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Women in Niger Source: en.wikipedia.org/wiki/Women_in_Niger

Women in Niger
1997 275-15 young Wodaabe women.jpg
Three young Wodaabe women in Niger photographed in 1997.
General Statistics
Maternal mortality (per 100,000)590 (2010)
Women in parliament15% (2017)[1]
Women over 25 with secondary education2.5% (2012)
Women in labour force69% (2017)[2]
Gender Inequality Index[3]
Value0.642 (2019)
Rank154th out of 162
Global Gender Gap Index[4]
Value0.629 (2021)
Rank138th out of 156
A Fulani woman from Niger.

Women in Niger are women that are from or live in the West African country of Niger. These women belong to a population in which 98% are practitioners of Islam.[citation needed] Laws adopted by the government of Niger to protect the rights of Nigerien women are most often based on Muslim beliefs.

Nigerien women, not to be confused with Nigerian women, fall into a variety of ethnic groups. Among the largest ethnic groups are the Hausa women, the Fulani women, the ZarmaSonghai women, and the Tuareg women. Hausa women of Niger can be identified by their dressing codes in which they wear wrappers called abaya made from colorful cloth with a matching blouse, head tie and shawl.[citation needed]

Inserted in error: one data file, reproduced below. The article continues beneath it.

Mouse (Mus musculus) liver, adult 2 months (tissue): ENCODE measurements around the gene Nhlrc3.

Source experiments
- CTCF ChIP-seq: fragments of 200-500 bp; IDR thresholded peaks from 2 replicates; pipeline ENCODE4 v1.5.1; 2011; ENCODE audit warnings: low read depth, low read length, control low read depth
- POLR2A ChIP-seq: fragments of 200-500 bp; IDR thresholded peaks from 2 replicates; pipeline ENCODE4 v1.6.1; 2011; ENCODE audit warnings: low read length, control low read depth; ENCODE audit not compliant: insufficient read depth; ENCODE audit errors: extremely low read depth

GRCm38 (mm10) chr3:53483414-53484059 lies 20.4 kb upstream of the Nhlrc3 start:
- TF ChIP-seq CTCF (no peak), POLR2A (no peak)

Traditional practices are still common in Niger. Family life for young women can be a definite challenge in the primarily Islamic nation. Some of these practices have detrimental effects on the country's well-being, such as the continuation of poverty and illiteracy.

A public holiday in Niger known as the National Day of Nigerien Women (Journée nationale de la femme nigérienne), held annually on 13 May, commemorates a 1992 march by women in Niamey during the National Conference period demanding greater involvement of women in national institutions. It is a holiday that became a "National Commemoration" on 25 November 1992.[citation needed]

Cultural background[edit]